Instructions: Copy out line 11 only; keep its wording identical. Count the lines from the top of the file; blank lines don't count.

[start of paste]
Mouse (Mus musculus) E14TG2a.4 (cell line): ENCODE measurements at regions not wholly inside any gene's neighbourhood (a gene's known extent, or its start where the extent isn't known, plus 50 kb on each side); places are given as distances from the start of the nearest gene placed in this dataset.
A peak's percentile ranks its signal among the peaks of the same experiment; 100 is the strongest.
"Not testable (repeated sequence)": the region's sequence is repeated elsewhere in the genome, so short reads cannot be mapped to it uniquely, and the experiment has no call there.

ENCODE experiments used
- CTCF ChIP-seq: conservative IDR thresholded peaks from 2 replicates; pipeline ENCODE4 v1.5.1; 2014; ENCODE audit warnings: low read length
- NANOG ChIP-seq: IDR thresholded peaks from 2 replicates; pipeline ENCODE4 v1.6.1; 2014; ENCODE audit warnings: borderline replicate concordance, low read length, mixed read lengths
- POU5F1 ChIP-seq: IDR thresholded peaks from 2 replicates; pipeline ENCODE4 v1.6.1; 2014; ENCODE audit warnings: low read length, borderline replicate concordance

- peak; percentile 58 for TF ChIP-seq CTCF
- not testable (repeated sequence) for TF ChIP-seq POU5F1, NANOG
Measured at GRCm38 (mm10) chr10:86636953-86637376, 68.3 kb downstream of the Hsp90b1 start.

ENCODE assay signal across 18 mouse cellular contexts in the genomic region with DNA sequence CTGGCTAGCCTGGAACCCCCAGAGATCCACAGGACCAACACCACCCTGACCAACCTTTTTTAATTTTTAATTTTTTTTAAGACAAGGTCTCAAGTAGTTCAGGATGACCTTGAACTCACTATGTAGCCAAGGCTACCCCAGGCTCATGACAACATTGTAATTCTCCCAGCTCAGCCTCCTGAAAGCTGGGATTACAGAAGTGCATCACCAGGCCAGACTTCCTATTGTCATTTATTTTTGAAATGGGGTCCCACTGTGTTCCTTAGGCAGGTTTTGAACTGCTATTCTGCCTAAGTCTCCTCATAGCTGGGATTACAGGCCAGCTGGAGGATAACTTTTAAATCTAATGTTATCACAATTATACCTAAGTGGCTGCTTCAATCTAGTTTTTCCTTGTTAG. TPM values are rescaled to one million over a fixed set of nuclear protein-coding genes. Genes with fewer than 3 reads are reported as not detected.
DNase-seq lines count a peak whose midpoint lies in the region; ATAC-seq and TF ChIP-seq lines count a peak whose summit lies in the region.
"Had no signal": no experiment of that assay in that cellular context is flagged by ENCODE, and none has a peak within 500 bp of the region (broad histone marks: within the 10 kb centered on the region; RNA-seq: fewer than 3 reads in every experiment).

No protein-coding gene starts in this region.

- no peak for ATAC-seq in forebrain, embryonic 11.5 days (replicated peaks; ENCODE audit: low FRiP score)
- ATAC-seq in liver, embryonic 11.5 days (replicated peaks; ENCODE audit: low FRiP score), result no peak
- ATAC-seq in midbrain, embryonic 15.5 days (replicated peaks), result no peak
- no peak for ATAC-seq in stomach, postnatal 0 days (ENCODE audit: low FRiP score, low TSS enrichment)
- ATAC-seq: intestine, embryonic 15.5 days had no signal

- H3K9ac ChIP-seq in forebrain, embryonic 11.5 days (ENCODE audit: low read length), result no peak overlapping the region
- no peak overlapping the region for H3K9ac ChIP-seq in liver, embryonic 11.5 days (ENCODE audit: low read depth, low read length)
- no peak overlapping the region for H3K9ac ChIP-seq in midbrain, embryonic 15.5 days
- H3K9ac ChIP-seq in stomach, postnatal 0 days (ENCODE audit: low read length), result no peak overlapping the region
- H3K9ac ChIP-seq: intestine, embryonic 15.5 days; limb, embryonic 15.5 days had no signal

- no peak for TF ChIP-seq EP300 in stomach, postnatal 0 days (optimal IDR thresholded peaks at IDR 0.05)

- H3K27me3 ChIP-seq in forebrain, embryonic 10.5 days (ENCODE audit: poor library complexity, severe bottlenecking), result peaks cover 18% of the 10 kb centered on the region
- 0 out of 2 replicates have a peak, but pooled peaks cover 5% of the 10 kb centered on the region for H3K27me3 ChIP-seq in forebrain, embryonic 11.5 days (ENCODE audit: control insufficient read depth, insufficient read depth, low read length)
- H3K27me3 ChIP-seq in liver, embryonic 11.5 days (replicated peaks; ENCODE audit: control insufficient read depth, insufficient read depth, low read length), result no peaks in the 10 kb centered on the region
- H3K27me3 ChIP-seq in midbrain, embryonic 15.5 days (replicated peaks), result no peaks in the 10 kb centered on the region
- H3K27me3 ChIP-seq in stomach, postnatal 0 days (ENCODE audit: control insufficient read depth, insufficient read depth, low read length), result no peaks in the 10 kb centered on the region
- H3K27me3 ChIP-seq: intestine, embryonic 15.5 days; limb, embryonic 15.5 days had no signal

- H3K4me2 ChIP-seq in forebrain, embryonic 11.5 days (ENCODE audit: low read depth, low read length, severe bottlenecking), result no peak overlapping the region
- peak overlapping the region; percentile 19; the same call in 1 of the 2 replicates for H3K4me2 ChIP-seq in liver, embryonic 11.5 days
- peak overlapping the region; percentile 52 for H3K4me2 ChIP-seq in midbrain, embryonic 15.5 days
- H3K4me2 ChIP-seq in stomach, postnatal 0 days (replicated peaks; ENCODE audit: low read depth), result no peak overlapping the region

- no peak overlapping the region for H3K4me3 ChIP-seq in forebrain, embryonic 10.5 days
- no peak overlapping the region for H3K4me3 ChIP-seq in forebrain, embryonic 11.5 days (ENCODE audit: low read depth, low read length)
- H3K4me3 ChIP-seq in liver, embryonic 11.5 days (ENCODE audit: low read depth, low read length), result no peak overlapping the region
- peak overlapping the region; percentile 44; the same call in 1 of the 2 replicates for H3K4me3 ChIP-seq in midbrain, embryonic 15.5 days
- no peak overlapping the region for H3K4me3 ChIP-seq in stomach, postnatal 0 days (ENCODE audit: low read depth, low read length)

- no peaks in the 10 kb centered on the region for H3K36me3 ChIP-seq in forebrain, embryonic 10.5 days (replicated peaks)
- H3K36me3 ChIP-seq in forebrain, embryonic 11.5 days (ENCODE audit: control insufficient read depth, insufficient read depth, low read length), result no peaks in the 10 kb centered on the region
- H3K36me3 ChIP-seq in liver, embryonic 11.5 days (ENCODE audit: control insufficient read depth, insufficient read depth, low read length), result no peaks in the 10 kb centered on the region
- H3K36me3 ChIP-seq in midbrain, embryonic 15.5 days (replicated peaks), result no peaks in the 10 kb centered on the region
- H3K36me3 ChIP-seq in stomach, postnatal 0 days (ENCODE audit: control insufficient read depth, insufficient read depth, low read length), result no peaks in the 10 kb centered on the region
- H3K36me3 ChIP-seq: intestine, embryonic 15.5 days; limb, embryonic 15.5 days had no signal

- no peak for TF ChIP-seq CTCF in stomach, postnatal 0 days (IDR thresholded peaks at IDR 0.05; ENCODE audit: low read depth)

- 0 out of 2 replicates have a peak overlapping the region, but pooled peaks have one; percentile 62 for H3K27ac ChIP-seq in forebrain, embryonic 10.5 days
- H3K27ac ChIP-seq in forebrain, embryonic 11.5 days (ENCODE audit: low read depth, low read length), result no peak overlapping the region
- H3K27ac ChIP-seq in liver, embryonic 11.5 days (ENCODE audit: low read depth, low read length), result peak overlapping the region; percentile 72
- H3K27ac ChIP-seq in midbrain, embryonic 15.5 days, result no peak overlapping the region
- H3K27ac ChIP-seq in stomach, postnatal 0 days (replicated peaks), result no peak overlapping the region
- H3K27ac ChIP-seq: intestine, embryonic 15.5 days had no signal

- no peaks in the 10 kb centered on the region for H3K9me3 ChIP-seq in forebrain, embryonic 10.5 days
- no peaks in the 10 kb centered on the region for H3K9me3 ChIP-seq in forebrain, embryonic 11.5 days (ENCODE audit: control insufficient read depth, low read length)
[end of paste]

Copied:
ENCODE assay signal across 18 mouse cellular contexts in the genomic region with DNA sequence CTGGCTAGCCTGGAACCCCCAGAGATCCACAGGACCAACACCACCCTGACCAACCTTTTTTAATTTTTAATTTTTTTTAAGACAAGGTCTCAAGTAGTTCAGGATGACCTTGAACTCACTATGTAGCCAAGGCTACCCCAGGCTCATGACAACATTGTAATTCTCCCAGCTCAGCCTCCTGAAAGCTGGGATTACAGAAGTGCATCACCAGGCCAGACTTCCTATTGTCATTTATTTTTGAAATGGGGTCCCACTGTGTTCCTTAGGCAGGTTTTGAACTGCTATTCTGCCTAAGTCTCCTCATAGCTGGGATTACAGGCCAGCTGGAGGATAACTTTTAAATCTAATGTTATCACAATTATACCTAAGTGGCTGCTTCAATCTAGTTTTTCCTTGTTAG. TPM values are rescaled to one million over a fixed set of nuclear protein-coding genes. Genes with fewer than 3 reads are reported as not detected.